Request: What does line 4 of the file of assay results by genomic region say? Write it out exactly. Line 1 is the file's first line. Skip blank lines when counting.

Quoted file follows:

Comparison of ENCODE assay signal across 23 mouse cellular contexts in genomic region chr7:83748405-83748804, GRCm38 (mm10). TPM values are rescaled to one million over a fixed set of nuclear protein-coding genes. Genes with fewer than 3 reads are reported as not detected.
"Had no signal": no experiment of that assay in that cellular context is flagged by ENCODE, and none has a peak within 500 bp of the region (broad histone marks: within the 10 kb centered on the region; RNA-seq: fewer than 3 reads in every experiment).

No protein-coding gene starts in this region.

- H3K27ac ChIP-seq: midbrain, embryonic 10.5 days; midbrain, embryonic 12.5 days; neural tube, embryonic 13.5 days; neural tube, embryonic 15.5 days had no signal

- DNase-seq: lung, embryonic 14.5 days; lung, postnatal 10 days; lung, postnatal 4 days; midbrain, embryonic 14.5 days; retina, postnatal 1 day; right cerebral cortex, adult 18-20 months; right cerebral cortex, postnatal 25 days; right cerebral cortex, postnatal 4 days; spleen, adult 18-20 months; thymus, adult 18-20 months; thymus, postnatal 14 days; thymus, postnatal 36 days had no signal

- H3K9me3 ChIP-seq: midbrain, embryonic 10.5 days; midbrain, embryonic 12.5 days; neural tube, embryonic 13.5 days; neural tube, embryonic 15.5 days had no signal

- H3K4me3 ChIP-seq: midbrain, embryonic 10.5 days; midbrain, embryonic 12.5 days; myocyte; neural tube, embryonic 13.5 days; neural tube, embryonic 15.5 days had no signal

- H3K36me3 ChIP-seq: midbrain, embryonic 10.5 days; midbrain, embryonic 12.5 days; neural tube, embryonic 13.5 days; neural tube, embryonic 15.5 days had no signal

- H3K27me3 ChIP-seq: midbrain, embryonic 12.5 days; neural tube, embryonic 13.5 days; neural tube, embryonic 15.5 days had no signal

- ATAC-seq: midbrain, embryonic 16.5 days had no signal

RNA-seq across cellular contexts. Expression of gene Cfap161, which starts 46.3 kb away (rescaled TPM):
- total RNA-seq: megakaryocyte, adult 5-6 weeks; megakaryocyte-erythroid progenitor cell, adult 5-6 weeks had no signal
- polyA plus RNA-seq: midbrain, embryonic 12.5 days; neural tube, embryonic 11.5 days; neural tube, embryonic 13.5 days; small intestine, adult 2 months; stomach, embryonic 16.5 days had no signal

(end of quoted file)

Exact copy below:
- H3K27ac ChIP-seq: midbrain, embryonic 10.5 days; midbrain, embryonic 12.5 days; neural tube, embryonic 13.5 days; neural tube, embryonic 15.5 days had no signal